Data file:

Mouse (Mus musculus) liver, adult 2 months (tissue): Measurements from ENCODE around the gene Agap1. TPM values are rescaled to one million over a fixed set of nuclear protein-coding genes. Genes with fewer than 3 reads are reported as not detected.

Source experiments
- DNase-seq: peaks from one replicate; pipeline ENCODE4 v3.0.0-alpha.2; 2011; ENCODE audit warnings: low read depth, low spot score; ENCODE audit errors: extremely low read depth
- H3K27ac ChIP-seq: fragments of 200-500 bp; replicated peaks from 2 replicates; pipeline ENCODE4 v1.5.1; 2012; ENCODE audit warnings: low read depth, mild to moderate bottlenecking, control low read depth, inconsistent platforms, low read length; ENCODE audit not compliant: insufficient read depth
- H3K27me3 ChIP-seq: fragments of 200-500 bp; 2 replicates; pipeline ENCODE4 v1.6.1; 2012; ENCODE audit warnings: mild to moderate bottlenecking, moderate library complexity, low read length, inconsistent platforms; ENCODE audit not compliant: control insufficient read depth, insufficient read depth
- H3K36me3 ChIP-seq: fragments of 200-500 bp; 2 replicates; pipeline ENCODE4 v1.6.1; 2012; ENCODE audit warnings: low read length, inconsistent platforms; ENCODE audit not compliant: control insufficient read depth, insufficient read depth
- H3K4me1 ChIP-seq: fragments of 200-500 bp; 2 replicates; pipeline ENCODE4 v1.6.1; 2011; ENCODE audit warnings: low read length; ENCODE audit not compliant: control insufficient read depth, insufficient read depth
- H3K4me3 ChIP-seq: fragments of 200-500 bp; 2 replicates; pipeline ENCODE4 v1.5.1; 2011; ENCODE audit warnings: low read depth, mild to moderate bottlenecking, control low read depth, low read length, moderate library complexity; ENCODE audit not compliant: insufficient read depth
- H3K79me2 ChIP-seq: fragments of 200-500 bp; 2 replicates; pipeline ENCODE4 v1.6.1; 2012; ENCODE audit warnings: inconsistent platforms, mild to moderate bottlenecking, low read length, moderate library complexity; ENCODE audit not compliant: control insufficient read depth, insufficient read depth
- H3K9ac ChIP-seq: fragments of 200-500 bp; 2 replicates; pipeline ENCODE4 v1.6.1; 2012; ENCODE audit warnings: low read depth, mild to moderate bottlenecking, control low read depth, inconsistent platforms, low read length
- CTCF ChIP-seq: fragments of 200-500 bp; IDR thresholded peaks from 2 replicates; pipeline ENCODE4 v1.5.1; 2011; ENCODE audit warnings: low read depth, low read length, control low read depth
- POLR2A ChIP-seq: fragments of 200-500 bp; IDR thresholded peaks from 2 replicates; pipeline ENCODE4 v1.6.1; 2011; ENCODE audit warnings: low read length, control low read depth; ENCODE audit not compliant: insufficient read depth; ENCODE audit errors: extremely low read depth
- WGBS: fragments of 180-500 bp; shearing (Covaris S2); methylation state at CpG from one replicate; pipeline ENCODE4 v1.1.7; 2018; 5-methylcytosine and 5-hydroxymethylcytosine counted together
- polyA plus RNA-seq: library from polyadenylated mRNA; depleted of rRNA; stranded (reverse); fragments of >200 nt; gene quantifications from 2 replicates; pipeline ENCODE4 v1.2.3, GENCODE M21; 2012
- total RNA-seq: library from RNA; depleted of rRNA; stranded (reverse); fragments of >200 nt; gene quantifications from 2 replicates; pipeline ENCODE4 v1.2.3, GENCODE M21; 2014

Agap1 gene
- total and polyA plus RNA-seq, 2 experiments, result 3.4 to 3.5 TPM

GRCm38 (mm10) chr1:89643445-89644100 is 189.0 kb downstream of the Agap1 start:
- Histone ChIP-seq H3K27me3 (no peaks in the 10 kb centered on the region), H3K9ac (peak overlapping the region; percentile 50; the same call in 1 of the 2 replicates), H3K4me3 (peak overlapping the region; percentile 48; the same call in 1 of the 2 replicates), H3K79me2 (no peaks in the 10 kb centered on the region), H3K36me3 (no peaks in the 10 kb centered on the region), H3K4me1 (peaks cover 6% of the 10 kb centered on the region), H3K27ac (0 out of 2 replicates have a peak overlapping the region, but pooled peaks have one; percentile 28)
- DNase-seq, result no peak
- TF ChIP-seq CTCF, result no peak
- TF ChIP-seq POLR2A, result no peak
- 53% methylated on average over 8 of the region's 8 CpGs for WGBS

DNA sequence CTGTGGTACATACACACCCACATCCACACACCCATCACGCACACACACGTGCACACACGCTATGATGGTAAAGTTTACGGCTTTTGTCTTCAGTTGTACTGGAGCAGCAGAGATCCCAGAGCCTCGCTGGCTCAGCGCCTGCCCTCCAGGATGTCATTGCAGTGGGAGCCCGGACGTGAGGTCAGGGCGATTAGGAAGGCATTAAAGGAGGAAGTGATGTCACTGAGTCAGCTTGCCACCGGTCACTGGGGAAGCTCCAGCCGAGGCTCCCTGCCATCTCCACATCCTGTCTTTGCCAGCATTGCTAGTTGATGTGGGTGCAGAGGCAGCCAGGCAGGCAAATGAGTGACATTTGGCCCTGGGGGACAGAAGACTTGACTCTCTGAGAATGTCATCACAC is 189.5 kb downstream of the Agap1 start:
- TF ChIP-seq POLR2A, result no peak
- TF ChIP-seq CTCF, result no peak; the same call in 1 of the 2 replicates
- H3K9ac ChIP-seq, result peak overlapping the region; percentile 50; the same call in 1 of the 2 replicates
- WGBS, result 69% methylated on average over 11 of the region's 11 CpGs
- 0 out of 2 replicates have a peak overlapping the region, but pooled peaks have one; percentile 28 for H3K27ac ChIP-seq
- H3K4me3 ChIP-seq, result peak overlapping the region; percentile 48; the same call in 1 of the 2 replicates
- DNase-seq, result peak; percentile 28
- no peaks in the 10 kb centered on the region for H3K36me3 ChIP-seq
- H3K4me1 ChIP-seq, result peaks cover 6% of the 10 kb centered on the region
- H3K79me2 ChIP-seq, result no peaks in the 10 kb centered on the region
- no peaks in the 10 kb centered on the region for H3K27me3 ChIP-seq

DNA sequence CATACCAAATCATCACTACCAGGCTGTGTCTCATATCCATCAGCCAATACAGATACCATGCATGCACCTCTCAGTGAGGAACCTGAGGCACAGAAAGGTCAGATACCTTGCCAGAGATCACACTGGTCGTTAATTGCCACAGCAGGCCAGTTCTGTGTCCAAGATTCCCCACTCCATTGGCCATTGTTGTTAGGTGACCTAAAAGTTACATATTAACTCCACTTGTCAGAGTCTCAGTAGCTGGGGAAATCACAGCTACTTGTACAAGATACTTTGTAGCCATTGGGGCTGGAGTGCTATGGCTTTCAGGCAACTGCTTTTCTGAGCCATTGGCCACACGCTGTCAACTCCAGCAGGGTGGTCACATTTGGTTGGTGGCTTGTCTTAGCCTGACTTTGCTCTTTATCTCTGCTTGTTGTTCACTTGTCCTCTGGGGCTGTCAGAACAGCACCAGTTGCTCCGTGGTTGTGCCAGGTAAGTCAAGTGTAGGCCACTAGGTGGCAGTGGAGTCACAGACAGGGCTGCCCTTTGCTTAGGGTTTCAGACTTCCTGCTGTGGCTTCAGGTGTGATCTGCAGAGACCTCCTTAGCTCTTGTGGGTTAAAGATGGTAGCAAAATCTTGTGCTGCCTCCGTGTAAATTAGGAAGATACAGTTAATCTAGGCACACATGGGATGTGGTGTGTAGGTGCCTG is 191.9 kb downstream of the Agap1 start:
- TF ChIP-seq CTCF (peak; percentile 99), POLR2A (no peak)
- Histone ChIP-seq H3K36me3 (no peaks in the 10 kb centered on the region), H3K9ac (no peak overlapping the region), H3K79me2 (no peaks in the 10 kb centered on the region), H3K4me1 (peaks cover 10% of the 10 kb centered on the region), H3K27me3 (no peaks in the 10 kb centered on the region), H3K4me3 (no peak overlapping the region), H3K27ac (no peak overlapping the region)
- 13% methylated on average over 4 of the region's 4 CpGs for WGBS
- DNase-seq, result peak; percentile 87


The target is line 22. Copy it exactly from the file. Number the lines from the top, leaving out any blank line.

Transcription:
- TF ChIP-seq POLR2A, result no peak